KeepHealthCare.ORG – NZ faces a looming health crisis without proper planning for climate change
Last updated 09:45, May 16 2018
Mosquitoes that carry viruses causing dengue and Ross River fevers could become common in New Zealand if climate change continues unchecked.
Disease-carrying mosquitoes could become common in the future as New Zealand faces a looming health crisis caused by climate change, a report warns.
Illnesses such as dengue fever could take hold in parts of the country, particularly the North Island, in little over two decades if climate change accelerates unchecked.
Scientists also predict a possible increase in respiratory diseases from more allergens in the air, greater exposure to cancer-causing UV radiation and a potential rise in infectious diseases caused by a changing environment.
Climatic and weather events such as heat waves and floods are expected to have a greater impact on rates of disease and death in years to come.
Heat waves, storms and floods will have an ever-greater impact on rates of disease and death, and the report’s author, the Institute of Environmental Science and Research (ESR), warned the effects on health from the changing environment will become a “major challenge” unless the country is prepared for what is to come.
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Associate Health Minister Julie Anne Genter said the Government must build up the “capacity and capability” of the health sector to deal with climate change after what she said was years of neglect by the previous administration.
Associate Health Minister Julie Anne Genter says the health sector must build its “capacity and capability” if it is to deal with the impacts of climate change.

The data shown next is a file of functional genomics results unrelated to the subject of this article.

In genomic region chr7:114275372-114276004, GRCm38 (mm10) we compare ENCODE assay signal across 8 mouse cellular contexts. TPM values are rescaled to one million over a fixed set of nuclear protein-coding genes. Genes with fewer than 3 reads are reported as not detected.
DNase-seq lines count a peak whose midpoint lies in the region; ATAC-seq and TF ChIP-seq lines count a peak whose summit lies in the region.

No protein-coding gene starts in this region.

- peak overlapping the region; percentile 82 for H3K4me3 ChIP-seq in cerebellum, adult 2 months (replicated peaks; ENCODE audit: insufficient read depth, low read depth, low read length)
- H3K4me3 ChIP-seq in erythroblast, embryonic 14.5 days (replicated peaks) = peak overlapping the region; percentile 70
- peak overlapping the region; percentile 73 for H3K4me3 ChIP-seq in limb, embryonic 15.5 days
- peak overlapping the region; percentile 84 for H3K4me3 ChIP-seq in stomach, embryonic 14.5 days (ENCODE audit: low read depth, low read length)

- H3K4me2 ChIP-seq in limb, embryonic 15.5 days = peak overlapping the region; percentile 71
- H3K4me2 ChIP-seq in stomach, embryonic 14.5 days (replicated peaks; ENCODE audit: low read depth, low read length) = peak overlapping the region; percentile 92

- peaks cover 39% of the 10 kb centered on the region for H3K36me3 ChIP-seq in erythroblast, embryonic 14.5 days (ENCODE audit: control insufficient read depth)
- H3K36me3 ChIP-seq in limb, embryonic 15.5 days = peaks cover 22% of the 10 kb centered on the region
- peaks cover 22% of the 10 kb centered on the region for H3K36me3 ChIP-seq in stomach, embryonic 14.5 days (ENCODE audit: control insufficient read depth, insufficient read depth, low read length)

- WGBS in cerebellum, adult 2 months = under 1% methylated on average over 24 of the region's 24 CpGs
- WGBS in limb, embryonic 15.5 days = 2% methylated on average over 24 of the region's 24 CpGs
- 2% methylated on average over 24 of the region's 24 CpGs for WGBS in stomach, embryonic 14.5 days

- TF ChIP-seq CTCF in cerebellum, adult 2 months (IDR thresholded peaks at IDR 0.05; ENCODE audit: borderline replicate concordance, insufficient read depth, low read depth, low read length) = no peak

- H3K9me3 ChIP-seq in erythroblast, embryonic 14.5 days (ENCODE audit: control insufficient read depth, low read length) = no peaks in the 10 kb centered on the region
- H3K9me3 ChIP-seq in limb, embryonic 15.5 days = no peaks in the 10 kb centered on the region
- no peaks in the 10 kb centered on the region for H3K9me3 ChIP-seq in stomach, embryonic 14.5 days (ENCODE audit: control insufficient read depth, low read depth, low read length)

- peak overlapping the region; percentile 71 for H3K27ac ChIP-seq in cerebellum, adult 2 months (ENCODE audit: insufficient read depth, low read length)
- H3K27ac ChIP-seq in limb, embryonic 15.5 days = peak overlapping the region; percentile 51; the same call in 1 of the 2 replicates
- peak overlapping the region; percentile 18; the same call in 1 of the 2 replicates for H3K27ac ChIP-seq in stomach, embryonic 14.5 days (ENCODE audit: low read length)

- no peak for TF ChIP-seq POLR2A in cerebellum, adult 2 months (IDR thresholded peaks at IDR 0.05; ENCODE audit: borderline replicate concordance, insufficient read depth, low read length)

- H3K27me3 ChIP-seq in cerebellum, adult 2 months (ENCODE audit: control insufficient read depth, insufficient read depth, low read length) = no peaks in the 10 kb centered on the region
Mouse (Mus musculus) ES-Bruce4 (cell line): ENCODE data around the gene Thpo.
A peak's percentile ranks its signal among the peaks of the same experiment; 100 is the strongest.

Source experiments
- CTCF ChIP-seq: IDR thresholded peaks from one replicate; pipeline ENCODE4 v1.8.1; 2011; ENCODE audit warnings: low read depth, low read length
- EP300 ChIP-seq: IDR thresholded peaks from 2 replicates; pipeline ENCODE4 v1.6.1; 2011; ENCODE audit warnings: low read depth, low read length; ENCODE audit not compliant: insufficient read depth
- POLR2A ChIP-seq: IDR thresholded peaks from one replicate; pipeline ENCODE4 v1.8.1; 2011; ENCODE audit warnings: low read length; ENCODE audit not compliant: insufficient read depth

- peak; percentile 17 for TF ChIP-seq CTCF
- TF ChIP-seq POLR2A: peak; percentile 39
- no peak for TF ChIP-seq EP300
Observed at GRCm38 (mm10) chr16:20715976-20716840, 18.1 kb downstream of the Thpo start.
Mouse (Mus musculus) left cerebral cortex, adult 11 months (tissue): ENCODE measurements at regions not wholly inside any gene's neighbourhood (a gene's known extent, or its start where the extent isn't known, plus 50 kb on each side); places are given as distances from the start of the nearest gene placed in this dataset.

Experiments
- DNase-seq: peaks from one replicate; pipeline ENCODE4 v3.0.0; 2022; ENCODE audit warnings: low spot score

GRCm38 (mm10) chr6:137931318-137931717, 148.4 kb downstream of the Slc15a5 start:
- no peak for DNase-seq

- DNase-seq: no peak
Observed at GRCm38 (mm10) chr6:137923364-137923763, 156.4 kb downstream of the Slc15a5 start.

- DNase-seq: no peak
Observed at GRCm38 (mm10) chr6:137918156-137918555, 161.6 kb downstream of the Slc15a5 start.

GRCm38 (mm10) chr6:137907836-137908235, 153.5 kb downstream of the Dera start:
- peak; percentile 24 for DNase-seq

“We need to make responding to climate change an urgent priority … across the health system to identify and prepare for the increase in risks.”
ESR was asked by the Ministry of Health to analyse existing scientific literature on climate change and environmental health risks over the next 50 to 100 years so plans can be put in place to mitigate or adapt to them.
Climate change is most likely to worsen existing environmental health risks, including exposure to air irritants and pollutants, extreme weather events, exposure to – or a lack of – UV radiation and the potential for the emergence of insect-borne diseases.
Among the risks are:
– Increased allergic disease and respiratory illnesses such as asthma from increased temperatures and higher concentrations of pollen;
– More people potentially suffering from skin cancers and heat-related illnesses due to increased exposure to UV radiation;
– Greater contamination of water sources by disease-carrying micro-organisms because of more favourable growing conditions;
– Increase in diseases such as campylobacter infection, Legionnaires’ disease and exposure to salmonella;
– Under the most extreme climate change scenarios, areas of New Zealand could become breeding grounds for mosquitoes carrying dengue and the Ross River viruses by 2040.
The report suggested future gas emissions and how ready the Government, public and health sector are to adapt to climate change will have a major impact on the effect on health.
“Adaptation options need to remain flexible and favour ‘no-regret’ or ‘win-win’ strategies that yield benefits even in absence of climate change … There will be positive health benefits for everyone if appropriate mitigation and adaptation strategies are implemented sooner rather than later.”
Health officials are already taking measures, including funding district health board units to detect and ensure exotic mosquitoes are not able to establish in New Zealand, ensuring aircraft coming into the country are properly disinfected and reviewing emergency plans over national health.
Genter said the report sent a “very clear message” that swift action to lessen the impacts of climate change is vital if a health crisis is to be averted, but also that there is a need to adapt to changes that are already inevitable.
“We need our health system to be better prepared to deal with increased temperatures and more extreme weather events.”
ESR will now advise the Government on what steps the health sector can take to adapt to climate change.